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European Pharmaceutical Contractor

Streamlining Phase I Through a Successful Partnership Strategy

The industry is under increasing pressure to streamline all phases of new drug development and significant emphasis is being placed on the ability of Phase I to identify and 'kill' unsatisfactory candidates quickly and efficiently. At the same time, this phase must arm the winners with not just safety information, but as much efficacy data as possible to help smooth the transition into later-phase clinical trials. These trends have strategic implications not only in the design of studies and programmes, but also in the organisation of R&D and selection of outsourced development partners.

Key Strategic Role of Phase I in Drug Development

Today, it takes around 15 years to develop a new drug from synthesis to NDA approval, and with the attrition rates associated with this process, the full R&D costs are, on average, more than US$800 million, with most of this being incurred during later phases of clinical development. Subsequent sales revenues are only sufficient to recoup the R&D investment for around a third of all drugs on the market. Therefore, the majority of launched products could have been terminated in R&D with a net financial benefit to the company. These considerations place significant economic emphasis on the selection and backing of only the winning candidate drugs. At the same time, new technologies in drug discovery, such as high-throughput screening, combinatorial chemistry and the 'omics', are generating more and more potential therapeutic targets. The net result is that the industry needs to be increasingly discerning in its selection process, identifying the very best candidate drugs from an expanding reservoir of new chemical entities entering development.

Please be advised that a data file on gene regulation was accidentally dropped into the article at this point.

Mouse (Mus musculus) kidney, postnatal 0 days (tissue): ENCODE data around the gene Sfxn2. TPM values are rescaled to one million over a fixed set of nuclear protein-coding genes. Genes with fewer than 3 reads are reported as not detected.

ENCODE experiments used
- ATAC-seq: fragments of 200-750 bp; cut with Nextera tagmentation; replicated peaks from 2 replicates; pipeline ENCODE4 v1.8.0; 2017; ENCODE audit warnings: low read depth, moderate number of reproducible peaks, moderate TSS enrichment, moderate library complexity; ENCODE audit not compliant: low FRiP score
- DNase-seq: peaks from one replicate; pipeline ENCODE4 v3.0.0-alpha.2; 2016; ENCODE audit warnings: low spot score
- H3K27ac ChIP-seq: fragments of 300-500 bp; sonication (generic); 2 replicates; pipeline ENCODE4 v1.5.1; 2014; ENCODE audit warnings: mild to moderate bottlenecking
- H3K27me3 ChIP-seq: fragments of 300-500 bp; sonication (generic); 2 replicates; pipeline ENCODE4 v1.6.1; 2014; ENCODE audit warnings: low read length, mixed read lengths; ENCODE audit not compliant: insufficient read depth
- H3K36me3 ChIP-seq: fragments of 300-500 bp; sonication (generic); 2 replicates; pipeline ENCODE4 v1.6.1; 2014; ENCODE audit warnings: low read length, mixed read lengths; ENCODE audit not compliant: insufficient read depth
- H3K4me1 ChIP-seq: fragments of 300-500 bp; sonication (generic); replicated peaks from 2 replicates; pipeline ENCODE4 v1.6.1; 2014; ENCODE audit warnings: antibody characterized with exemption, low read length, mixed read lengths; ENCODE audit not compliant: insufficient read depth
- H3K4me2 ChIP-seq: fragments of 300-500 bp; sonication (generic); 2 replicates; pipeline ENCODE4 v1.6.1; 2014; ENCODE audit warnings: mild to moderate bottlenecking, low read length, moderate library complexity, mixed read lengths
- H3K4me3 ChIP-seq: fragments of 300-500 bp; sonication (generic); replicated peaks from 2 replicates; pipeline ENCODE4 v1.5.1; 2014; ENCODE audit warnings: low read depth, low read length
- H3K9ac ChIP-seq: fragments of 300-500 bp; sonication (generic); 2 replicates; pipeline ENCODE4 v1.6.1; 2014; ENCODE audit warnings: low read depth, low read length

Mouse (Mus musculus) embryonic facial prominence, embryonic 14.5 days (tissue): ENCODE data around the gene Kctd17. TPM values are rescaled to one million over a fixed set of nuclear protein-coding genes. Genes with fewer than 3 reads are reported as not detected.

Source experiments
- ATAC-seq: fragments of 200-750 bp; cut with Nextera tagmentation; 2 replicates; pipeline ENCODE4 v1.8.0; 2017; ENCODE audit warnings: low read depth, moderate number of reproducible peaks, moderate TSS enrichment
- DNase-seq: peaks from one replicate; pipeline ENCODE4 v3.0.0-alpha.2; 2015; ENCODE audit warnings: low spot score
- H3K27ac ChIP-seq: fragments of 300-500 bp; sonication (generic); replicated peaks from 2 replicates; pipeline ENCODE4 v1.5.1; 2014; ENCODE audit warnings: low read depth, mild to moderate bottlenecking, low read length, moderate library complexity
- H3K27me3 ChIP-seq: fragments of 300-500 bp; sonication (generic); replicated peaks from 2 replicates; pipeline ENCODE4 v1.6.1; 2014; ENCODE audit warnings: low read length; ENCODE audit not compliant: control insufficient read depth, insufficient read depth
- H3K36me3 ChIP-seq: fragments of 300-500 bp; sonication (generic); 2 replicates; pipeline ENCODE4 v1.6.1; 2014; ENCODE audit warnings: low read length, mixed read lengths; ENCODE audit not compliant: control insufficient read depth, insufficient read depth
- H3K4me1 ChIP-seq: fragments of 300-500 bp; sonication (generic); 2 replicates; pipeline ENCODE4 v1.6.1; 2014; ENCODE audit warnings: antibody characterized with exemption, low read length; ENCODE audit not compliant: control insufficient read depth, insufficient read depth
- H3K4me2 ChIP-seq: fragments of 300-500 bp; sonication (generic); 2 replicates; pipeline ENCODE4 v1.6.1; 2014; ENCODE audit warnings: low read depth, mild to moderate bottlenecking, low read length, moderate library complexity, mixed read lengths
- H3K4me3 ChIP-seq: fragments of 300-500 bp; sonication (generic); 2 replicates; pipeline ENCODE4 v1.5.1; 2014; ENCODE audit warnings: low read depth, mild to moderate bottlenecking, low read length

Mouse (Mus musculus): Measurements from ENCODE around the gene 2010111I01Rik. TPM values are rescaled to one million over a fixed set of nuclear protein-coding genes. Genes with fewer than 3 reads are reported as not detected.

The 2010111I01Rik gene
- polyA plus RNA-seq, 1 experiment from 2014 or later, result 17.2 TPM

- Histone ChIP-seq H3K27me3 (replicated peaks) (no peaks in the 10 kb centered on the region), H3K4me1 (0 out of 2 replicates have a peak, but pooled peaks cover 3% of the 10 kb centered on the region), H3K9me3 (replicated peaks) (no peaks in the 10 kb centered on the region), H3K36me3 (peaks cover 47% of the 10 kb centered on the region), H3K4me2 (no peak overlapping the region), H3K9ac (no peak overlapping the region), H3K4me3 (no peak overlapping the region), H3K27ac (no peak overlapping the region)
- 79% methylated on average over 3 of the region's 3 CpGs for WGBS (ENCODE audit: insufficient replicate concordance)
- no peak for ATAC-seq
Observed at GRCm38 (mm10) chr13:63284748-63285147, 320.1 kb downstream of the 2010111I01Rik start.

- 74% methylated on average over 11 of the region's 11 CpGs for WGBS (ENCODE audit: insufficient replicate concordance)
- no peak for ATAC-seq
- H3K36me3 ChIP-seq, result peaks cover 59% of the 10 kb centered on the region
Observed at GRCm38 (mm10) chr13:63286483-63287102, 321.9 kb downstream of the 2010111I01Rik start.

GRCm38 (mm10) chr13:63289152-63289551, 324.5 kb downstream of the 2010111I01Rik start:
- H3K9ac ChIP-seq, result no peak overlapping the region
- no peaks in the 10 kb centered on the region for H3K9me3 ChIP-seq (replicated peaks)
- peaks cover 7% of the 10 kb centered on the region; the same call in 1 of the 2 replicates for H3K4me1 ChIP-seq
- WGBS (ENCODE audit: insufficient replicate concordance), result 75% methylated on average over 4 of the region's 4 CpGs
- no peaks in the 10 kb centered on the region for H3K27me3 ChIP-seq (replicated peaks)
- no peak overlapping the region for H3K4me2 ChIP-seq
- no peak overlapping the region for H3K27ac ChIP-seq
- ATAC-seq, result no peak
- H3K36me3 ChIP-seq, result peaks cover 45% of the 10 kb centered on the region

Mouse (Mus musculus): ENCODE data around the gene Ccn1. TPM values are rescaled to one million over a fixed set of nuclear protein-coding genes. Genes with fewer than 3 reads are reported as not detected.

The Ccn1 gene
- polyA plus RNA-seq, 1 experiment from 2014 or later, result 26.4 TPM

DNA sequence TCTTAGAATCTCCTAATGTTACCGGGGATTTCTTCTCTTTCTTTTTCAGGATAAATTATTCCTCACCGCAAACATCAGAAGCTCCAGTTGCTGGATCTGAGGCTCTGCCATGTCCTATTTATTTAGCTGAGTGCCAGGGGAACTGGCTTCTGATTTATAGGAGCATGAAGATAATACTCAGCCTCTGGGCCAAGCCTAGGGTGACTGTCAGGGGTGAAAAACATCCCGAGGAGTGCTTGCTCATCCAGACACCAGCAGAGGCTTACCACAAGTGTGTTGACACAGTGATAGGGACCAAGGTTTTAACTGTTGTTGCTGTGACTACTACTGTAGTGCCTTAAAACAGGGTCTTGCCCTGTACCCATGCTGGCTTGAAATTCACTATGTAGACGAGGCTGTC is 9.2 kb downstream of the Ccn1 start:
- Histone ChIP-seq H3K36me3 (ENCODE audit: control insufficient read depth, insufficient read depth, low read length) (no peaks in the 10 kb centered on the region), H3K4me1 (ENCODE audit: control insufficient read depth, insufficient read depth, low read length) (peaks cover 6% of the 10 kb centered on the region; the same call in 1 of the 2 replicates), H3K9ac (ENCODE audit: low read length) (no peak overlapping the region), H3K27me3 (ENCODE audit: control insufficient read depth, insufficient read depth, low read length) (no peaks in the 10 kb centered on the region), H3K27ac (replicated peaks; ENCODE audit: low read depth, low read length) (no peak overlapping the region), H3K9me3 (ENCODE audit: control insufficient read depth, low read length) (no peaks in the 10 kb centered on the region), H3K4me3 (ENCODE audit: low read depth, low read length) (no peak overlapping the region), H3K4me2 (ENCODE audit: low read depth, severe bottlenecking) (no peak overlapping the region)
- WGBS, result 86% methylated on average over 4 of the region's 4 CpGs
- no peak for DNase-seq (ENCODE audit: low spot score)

The real challenge is to identify the 'losers' and to stop their development as soon as possible. Apart from time, the key metrics in this process are safety, efficacy and commercial viability. With regards to safety and efficacy, a great deal of information can be obtained from increasingly rigorous in silico, in vitro and animal models available to support discovery and preclinical development phases.


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By Dr David Griffiths, Head of Business Development at LCG Bioscience

Dr David Griffiths joined LCG Bioscience as Head of Business Development in 1998, where he has played a pivotal role in creating one of the foremost European CROs specialising in exploratory phase clinical development. David's career began in R&D positions with Shell and Pfizer during which time he obtained a BSc in Applied Biology and a PhD in Drug Metabolism. He then joined a biotech start-up company as a Development Scientist, moving into business development where he was responsible for several successful projects within a fast growing diagnostics and health care group. David also holds an MBA from Anglia Business School, Cambridge.

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Dr David Griffiths
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